Program Manager: Tracy Brookshire
Philosophy and Goal: The philosophy behind the establishment of the Oak Haven Second Chance Home is the belief that by providing a safe, stable, nurturing environment for teen mothers and their children, the negative effects of adolescent parenting can be reduced and the potential for the highest quality of life for both mother and child can be realized. The goal of the Oak Haven Second Chance Home is to provide services to teenage mothers and their children that will eliminate homelessness and unsafe living conditions, reduce child abuse and neglect, reduce the cycle of academic failure, and prevent repeat teen pregnancies. In addition, the long-term goal is to break the cycle of welfare dependence through the provision of timely and appropriate services to eligible teenage mothers and their children.
Evaluation: Oak Haven Second Chance Home is closely and rigorously evaluated annually by the Georgia Campaign for Adolescent Power and Potential, the Department of Human Resources, and the Office of Regulatory Services. These evaluations focus on every aspect of the program including staffing, documentation, facility, and the availability of mental health services, physical health services, and educational opportunities.
Program: Oak Haven is a fully licensed Second Chance Home. Each Oak Haven resident is provided with a continuum of care, from initial referral through transition into long term independent living. Oak Haven follows a model in which a teen mother and her child individually occupy a bedroom but share larger common spaces, bathrooms, and a kitchen. Oak Haven has created a home-like setting for its residents and was innovative in the development of an operational plan that has been used by other homes.
Oak Haven provides services to teen mothers to enable them to develop the skills and knowledge to be competent parents and to lead independent lives after completion of the program.
Often times the teen mother’s own childhood experiences provide limited guidance in the formation of nurturing parent-child relationships. Many teen mothers are faced with a limited understanding of how to actively support healthy childhood growth and development. Oak Haven provides opportunities for teen mothers to gain knowledge of child development and positive parenting practices. As a result, teen mothers gain realistic expectations for their child’s developmental progress and learn how to promote this progress. Oak Haven provides the education and support teen mothers need to develop nurturing parenting practices and to establish a strong parent-child attachment.
The residents are provided with basic life skills information, counseling, money management, parenting, housekeeping, menu planning and food preparation, leisure-time activities, and transportation. Other services include training in interpersonal skill building, effective communication, decision-making, first aid, and CPR. All residents are enrolled in an academic program, receive mental health services, and drug awareness and prevention classes. Physical health needs are ensured through regular physicals and health assessments, family planning, and emergency medical treatment when needed.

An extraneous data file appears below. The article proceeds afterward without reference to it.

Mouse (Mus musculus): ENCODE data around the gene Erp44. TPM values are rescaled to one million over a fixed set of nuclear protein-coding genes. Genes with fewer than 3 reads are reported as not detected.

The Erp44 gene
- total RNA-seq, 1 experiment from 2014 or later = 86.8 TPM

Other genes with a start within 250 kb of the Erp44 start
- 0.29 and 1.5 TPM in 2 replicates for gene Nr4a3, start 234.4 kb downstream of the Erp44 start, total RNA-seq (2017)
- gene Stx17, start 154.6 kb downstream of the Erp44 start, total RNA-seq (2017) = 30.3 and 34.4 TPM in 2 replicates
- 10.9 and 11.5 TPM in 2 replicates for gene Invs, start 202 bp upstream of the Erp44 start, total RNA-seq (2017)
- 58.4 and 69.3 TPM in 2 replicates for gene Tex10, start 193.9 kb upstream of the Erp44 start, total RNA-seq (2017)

The benefits for the child residents at Oak Haven are significant. Many of the babies and young children are developmentally delayed when they arrive at Oak Haven. Child development screens are conducted at program entry using the Ages and Stages Questionnaires. The ASQ assesses a child's development in the areas of communication, gross motor, fine motor, problem-solving, personal-social and social-emotional. The ASQs are completed at age-based intervals and are used to identify and address suspected developmental delays. Children with developmental delays receive immediate intervention services to address those delays, thus making a life-long difference for some of the Oak Haven children. Screening young children is an effective, efficient way to catch problems and start treatment when it does the most good—during the crucial early years when the child’s brain and body are developing so rapidly. Because developmental and social-emotional delays can be subtle and can occur in children who appear to be developing typically, most children who would benefit from early intervention are not identified until after they start school. Research underscores the importance of early intervention: developmental delays, learning disorders, and behavioral and social-emotional problems are estimated to affect 1 in every 6 children and only 20% to 30% of these children are identified as needing help before school begins. Intervention prior to kindergarten has huge academic, social, and economic benefits. Studies have shown that children who receive early treatment for developmental delays are more likely to graduate from high school, hold jobs, live independently, and avoid teen pregnancy, delinquency, and violent crime. If social-emotional problems are identified and addressed early, children are less likely to be placed in special education programs—and later in life; they’re also less likely to experience school failure and unemployment. Studies show that when professionals use reliable and valid screening instruments, they are able to identify 70% to 80% of children with developmental delays.
Ninety percent of participants who stay for a minimum of six months will have an increase in their level of daily living skills and self-sufficiency in the following areas: income, job readiness/employment, transportation, education, child care, housing, health care, substance abuse, community integration, and social/mental health functioning.
Program Success in 2018: